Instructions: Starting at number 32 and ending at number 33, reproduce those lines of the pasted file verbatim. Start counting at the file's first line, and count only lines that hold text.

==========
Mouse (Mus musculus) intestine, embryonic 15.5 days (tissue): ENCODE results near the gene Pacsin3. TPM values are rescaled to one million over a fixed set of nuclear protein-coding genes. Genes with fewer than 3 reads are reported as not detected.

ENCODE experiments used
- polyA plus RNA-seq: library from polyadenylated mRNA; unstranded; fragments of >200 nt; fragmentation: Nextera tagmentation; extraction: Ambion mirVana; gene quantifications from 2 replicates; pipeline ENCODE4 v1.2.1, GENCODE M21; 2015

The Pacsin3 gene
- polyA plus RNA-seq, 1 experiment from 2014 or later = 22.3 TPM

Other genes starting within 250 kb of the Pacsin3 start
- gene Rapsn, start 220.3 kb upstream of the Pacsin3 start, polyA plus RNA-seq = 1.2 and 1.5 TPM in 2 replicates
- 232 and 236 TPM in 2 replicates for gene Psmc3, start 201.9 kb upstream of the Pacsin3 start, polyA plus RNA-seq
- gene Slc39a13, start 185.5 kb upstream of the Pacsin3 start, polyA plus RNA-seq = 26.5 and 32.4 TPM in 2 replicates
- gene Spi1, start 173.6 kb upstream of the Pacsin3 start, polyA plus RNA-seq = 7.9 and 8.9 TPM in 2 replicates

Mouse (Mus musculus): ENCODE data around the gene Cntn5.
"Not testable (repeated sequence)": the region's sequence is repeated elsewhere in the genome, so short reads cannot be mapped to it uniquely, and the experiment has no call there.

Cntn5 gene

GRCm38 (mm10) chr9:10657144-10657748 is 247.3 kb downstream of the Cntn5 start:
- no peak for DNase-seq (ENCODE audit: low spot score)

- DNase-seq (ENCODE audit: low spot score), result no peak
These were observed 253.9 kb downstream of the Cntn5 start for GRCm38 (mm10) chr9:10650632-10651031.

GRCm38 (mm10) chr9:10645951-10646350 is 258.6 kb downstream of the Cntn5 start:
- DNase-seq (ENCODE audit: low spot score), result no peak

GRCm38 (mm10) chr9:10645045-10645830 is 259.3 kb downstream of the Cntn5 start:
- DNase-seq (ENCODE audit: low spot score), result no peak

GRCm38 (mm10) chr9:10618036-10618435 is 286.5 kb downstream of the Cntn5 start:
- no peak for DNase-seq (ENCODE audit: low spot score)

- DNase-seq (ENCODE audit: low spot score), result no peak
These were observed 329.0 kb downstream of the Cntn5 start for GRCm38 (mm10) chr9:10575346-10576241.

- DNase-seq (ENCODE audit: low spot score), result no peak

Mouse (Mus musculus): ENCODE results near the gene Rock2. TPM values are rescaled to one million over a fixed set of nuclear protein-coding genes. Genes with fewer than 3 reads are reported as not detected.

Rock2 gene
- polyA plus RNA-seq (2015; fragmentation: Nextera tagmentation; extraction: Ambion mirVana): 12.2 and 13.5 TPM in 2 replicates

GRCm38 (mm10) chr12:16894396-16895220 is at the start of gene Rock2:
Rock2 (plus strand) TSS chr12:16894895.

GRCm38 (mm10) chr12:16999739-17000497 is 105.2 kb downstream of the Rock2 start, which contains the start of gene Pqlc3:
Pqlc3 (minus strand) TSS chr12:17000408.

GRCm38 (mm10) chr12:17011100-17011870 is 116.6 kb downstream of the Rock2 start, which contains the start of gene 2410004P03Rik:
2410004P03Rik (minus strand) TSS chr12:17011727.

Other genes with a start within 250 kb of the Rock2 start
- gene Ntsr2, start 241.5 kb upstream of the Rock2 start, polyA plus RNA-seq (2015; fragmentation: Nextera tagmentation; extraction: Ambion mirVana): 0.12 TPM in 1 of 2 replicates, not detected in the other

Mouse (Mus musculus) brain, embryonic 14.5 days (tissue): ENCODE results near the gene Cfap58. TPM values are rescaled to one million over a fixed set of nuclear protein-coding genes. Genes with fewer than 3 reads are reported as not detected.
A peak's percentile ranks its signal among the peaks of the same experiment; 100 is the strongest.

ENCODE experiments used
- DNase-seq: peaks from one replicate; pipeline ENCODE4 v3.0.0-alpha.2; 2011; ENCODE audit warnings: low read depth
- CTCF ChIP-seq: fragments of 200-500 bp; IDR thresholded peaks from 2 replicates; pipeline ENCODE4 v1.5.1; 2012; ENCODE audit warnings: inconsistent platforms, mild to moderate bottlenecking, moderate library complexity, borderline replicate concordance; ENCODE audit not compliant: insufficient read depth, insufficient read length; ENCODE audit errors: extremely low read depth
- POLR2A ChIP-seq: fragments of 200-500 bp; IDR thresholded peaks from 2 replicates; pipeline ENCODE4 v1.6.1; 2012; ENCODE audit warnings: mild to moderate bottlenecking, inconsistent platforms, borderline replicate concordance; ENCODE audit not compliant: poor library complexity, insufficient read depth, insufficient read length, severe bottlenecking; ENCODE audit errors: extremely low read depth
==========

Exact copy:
GRCm38 (mm10) chr12:16999739-17000497 is 105.2 kb downstream of the Rock2 start, which contains the start of gene Pqlc3:
Pqlc3 (minus strand) TSS chr12:17000408.